I have had many clients over the years come to see me to get help for Depression, Anxiety, and Panic Attacks, and they tell me they do not want to take medications. Some say they fear getting addicted, others worry about side effects.

As a therapist, I respect a client’s self determination to make decisions that they feel are right for them. If I have a client whose symptoms are mild to moderate, I would agree with the client, that he or she start with Therapy first and see how much improvement they are able to get.

However, If I have a client that has moderately severe to severe symptoms, such as Panic Attacks that are interfering with academic or occupational activities, or depressive symptoms that make it difficult to get out of bed, I like to gently encourage that they consider medication to help relieve their painful symptoms.
My support of medication in these situations is for several reasons. First of all, if symptoms are so severe they can impede the therapy process. In order for therapy to be effective, the client’s symptoms should be somewhat manageable so that he/she can actively participate in therapy and be able to process the content of the therapy session.

Secondly, these medications work! Why wouldn’t you take a medication that will help you feel better? I like to use the analogy with clients that if they had Diabetes, they would take the Insulin they needed to fix the problem. Why should depression and anxiety be any different? Studies have clearly showed that depression and anxiety result from chemical imbalances in the brain. That is why the medications work; they fix the problem in the brain.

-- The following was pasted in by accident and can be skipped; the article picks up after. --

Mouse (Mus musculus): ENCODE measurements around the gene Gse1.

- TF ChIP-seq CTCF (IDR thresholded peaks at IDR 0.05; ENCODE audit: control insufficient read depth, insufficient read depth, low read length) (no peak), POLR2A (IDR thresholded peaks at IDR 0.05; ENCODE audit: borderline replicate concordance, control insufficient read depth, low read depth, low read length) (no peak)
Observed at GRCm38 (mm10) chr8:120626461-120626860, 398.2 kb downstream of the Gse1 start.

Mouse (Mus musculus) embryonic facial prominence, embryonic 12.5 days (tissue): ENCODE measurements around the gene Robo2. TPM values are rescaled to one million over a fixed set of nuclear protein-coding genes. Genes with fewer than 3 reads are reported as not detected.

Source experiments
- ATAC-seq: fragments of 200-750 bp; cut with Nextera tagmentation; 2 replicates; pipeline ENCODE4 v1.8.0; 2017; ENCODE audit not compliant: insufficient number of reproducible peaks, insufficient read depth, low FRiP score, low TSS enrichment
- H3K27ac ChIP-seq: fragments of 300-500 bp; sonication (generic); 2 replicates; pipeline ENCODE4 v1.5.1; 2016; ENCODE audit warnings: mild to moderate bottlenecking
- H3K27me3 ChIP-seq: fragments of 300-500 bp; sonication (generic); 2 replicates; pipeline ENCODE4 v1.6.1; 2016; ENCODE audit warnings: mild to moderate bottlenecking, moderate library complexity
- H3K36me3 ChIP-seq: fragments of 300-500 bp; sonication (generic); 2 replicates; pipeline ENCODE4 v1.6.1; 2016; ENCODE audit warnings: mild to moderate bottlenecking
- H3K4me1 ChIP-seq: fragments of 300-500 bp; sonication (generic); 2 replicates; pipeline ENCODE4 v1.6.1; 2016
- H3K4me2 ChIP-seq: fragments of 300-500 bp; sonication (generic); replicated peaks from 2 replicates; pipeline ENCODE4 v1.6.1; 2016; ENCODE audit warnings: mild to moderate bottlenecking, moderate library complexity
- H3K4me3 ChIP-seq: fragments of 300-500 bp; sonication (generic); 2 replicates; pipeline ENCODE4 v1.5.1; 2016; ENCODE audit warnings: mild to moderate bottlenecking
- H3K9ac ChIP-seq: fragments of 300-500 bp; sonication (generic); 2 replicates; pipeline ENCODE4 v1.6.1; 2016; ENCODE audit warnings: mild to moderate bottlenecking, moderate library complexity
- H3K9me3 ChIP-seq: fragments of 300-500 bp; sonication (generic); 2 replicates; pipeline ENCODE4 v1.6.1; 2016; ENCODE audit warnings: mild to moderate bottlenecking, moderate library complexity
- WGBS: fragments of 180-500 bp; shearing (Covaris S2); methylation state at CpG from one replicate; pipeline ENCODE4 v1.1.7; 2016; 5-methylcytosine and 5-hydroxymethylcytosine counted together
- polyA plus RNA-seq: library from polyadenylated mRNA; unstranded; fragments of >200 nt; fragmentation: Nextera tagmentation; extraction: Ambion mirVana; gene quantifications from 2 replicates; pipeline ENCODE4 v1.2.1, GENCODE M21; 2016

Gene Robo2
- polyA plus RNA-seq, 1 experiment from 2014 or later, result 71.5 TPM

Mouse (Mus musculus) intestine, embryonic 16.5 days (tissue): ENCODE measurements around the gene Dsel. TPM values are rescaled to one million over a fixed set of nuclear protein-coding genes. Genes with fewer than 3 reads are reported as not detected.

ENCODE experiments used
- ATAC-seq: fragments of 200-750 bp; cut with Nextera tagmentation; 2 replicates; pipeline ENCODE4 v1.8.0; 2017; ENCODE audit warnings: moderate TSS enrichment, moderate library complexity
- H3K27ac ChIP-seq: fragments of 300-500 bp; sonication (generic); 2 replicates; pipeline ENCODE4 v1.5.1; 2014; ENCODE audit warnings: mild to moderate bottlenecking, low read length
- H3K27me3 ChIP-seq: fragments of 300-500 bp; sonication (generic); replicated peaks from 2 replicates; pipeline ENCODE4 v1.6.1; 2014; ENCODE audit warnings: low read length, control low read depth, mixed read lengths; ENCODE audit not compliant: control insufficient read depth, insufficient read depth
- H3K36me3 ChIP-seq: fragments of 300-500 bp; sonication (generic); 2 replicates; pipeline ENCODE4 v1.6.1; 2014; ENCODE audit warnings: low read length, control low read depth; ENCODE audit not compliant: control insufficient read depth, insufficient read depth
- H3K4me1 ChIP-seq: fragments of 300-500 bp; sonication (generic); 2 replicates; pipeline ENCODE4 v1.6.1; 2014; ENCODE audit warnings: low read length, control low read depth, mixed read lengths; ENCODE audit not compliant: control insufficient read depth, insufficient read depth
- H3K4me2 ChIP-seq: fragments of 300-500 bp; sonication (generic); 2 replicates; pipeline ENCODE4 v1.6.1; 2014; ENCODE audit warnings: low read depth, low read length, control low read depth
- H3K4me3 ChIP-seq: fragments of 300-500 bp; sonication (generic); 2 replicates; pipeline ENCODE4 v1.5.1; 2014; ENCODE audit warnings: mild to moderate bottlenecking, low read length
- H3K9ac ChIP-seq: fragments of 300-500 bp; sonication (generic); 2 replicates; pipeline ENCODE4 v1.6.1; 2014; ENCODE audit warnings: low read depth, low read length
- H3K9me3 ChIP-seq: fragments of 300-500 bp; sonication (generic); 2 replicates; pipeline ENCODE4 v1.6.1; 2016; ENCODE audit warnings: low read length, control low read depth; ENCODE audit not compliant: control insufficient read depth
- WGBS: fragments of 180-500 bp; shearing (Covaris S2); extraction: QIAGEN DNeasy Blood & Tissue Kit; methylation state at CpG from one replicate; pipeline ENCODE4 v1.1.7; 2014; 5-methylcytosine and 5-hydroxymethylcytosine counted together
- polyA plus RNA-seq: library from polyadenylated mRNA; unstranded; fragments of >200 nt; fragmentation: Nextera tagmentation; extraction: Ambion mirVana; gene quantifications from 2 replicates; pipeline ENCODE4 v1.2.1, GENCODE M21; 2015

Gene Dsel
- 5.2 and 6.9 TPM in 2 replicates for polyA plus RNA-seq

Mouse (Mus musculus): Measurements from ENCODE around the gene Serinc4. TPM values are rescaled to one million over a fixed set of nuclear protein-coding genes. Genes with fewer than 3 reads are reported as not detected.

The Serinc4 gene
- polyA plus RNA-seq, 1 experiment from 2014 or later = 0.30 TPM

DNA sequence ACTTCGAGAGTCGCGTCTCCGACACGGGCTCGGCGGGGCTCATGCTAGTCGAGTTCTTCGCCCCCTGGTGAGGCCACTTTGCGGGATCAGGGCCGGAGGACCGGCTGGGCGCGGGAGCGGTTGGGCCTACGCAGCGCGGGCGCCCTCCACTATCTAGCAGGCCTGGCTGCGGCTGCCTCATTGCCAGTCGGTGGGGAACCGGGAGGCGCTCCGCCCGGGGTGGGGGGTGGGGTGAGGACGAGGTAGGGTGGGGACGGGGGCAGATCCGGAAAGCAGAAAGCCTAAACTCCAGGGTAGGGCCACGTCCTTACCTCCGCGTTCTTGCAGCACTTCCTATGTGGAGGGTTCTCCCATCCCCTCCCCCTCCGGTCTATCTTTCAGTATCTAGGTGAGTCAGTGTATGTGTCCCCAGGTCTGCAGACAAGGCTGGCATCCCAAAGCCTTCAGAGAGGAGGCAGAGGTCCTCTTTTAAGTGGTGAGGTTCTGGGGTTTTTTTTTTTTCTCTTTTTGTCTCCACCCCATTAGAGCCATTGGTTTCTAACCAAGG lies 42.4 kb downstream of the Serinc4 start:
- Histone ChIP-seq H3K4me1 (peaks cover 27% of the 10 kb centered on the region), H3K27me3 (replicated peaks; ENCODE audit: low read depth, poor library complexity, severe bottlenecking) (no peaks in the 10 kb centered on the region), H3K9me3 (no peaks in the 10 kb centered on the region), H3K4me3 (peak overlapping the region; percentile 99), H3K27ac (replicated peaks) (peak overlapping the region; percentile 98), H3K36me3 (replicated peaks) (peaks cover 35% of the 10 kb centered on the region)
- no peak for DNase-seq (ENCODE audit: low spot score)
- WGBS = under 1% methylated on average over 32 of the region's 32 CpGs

For both Anxiety and Depression most Primary Care Doctors or Psychiatrists will prescribe a Selective Serotonin Uptake Inhibiter. This class of medication addresses both Anxiety and Depressive symptoms. One downside is that it can take up to 6-8 weeks for clients to experience improvement. However, in my experience many of my clients start to see improvement sooner than that.

Anti-Anxiety medications such as Ativan or Xanax can also be helpful for managing Anxiety and Panic Attacks. This type of medication is not meant for long term use, as people can develop tolerance, which can lead to addiction. However, if used as needed, it can provide clients with some relief knowing they have something if they need it.